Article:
The center is also calling on the legislature to protect and promote wildlife corridors throughout the state. It is also asking the commission to approve a measure that would threaten the western Joshua tree. “That would be the first time a species was protected under (state law) due primarily to the threat of climate change,” said Brendan Cummings, the center’s conservation director.
The center is joined by Environment California in pushing for a ban on neonicotinoid pesticides, a widely used agricultural insecticide that’s deadly to bees and other pollinators, as well as 38 protected species of amphibians. Last year, a bill calling for such an interdiction was introduced but failed to move.
A comprehensive 2021 bill which would require single-use packaging and foodware that could be composted or recycled was stalled after it was challenged by the California Chamber of Commerce as well as the plastics and packaging industry. Frustrated activists have submitted a citizens initiative that meets the same requirements as the November 2022 ballot. However the Legislature still has time to pass it. Environmentalists support the measure.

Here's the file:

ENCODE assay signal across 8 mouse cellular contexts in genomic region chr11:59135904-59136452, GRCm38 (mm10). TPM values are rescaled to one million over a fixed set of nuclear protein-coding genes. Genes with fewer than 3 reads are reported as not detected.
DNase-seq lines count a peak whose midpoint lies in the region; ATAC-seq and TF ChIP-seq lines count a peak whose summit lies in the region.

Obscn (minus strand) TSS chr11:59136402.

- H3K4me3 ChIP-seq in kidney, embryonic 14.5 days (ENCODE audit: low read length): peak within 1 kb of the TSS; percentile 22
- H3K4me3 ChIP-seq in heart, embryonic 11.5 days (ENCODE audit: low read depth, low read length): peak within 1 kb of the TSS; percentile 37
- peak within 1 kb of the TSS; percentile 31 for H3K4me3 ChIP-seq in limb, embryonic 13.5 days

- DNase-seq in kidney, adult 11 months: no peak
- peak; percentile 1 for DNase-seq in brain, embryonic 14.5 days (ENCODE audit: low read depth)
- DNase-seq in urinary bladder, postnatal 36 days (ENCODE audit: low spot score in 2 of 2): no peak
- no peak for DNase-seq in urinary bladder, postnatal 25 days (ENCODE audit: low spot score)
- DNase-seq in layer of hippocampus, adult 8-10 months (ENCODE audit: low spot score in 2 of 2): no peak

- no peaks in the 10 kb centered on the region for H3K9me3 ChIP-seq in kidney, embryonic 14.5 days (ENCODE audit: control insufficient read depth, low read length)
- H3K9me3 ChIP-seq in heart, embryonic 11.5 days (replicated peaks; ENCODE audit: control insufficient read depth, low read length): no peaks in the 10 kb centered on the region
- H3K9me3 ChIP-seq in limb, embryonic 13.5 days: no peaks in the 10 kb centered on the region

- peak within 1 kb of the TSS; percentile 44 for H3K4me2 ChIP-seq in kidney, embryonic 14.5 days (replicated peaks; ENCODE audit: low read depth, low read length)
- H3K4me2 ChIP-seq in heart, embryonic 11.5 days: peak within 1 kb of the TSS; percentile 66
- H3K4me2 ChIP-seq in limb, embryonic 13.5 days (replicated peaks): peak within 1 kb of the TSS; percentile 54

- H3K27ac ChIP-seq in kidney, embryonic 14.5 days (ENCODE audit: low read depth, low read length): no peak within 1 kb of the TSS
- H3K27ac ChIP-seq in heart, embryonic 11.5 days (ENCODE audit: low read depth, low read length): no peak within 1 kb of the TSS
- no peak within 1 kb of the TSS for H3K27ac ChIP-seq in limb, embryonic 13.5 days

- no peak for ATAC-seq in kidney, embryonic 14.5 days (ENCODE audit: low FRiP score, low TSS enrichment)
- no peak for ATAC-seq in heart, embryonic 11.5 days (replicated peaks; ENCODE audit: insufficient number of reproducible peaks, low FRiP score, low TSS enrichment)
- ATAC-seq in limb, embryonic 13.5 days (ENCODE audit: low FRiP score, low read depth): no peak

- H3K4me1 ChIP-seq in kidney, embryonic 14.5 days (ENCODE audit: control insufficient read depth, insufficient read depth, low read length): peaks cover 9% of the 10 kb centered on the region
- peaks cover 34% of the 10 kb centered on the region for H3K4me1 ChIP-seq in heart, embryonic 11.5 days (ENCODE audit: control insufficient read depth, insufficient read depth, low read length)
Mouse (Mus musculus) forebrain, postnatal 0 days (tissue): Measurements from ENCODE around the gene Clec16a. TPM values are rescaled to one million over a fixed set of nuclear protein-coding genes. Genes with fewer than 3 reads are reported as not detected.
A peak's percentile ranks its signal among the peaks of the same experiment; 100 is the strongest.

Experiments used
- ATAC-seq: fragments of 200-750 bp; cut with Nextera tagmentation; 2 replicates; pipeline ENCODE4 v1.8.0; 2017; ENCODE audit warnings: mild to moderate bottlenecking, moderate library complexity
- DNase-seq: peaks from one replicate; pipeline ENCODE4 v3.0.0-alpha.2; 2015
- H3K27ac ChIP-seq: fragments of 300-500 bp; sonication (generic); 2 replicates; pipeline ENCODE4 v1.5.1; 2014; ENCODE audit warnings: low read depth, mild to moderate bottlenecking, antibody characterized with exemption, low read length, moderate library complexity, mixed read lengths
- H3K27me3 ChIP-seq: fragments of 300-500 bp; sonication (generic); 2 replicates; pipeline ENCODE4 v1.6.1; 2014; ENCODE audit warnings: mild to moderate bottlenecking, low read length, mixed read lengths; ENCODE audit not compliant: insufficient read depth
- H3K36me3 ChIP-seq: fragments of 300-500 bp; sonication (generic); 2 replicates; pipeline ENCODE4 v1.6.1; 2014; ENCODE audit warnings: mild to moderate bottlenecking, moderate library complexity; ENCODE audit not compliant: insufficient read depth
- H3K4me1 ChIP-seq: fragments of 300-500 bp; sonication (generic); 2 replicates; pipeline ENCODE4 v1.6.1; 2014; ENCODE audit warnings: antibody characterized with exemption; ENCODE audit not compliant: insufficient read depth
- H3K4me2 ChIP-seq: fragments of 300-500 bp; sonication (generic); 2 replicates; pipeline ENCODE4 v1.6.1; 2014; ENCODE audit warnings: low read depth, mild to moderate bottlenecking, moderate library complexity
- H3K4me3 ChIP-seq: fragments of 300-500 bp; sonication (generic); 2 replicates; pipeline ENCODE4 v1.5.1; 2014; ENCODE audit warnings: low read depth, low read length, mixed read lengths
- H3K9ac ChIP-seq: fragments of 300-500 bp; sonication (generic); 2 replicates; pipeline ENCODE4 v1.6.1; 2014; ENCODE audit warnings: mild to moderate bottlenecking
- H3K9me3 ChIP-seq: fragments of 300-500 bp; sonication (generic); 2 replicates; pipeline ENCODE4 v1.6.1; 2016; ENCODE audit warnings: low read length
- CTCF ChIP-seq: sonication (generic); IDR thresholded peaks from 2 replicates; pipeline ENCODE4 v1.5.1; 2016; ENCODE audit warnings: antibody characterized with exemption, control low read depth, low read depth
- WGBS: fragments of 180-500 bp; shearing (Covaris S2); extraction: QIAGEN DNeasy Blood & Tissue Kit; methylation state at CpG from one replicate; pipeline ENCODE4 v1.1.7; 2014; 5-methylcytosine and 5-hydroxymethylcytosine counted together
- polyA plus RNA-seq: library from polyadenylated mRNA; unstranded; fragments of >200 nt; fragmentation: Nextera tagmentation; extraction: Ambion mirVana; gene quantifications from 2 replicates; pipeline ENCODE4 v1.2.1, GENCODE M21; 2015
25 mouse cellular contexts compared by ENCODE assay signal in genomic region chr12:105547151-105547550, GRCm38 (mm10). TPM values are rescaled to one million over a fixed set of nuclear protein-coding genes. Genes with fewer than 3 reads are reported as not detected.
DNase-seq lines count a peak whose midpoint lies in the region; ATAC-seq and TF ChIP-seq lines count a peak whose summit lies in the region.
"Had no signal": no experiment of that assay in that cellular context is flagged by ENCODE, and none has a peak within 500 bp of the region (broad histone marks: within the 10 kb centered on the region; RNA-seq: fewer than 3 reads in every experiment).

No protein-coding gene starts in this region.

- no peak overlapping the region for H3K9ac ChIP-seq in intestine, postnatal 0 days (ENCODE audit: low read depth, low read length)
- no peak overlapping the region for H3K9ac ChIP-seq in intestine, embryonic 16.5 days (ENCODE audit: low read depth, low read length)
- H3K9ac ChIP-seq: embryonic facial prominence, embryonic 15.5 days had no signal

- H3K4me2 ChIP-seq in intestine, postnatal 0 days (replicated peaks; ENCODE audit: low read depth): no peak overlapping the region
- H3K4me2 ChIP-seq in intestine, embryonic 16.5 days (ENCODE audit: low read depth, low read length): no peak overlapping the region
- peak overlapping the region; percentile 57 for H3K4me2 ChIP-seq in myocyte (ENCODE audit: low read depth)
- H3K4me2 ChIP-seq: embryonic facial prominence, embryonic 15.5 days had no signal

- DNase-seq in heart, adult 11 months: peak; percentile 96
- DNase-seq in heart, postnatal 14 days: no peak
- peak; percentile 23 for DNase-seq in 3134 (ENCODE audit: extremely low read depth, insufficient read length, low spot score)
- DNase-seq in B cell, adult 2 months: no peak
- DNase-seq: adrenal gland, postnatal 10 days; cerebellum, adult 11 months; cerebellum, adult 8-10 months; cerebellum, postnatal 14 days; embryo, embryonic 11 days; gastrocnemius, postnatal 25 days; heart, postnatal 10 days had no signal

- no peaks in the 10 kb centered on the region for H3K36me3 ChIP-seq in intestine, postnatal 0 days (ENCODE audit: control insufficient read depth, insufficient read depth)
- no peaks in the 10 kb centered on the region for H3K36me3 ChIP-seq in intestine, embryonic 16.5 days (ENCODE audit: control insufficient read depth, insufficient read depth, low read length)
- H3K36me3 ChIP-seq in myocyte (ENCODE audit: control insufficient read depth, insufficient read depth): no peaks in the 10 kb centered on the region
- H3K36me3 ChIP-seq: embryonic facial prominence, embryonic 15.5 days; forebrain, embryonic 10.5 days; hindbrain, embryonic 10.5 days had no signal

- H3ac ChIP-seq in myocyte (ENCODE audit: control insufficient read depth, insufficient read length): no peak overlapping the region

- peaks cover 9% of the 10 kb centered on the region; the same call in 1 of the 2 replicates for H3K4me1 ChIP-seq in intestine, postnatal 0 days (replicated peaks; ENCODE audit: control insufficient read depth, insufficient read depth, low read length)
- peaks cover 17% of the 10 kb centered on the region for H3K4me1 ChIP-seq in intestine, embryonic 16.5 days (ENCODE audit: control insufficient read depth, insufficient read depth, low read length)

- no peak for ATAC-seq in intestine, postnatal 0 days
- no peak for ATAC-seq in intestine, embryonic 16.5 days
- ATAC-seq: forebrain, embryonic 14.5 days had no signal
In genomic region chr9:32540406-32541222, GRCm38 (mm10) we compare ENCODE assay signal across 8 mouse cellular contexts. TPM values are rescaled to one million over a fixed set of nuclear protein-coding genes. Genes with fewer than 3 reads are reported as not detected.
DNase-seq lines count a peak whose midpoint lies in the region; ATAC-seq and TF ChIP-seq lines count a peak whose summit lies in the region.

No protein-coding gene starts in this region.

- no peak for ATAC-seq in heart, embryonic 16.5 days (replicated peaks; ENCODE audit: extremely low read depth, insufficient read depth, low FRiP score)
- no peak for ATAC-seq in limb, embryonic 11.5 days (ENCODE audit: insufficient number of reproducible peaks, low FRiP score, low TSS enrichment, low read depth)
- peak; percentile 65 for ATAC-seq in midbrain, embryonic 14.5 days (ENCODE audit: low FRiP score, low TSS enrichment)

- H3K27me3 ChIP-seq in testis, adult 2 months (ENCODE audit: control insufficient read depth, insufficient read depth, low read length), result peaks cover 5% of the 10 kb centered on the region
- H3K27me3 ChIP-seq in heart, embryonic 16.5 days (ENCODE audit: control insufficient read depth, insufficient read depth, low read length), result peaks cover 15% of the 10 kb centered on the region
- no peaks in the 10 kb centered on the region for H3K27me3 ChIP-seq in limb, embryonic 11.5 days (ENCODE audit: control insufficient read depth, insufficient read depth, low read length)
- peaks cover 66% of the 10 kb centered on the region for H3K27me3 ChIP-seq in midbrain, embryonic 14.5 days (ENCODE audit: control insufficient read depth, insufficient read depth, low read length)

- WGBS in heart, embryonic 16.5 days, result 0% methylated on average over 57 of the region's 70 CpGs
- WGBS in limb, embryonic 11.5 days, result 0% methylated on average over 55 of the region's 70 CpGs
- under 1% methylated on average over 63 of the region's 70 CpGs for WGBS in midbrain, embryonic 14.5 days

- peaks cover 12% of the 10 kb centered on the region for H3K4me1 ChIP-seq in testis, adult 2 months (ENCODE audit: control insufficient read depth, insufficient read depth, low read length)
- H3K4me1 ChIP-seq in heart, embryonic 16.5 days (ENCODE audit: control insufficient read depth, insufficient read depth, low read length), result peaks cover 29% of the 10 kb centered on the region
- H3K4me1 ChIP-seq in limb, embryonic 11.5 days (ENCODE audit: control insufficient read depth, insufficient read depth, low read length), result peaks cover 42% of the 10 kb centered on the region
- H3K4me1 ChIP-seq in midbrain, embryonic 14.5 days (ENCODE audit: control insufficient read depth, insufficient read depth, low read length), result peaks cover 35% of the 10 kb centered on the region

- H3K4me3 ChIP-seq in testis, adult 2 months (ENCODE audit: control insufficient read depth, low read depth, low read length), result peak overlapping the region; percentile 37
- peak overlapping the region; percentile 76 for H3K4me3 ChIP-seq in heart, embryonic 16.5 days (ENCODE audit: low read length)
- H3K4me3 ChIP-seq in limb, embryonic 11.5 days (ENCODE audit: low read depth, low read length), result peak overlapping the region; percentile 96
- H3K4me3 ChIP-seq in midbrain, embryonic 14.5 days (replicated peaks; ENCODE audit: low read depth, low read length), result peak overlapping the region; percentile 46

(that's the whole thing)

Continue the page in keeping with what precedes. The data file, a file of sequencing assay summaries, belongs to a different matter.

A revival of Assembly Bill 1371 would go a long way in packaging. Although it was not voted on last year, it was cited by three of the groups that were surveyed by Southern California News Group. The measure would prohibit online retailers shipping products in or to California from “using single-use plastic packaging that consists of shipping envelopes, cushioning, or void fill to package or transport the products.”
CALPIRG State Director Jenn Engelstrom applauds plans by Senator Susan Talamantes Eggman (D-Stockton) for a bill which would make it easier and more cost-effective to repair and reuse cell phones. “Californians dispose of approximately 46,000 cell phones per day, and only 15 to 20 percent of electronic waste is recycled,” she said. “California should adopt ‘right to repair’ reforms, which would allow consumers and small businesses to fix their property and devices in order to reduce waste and save money.”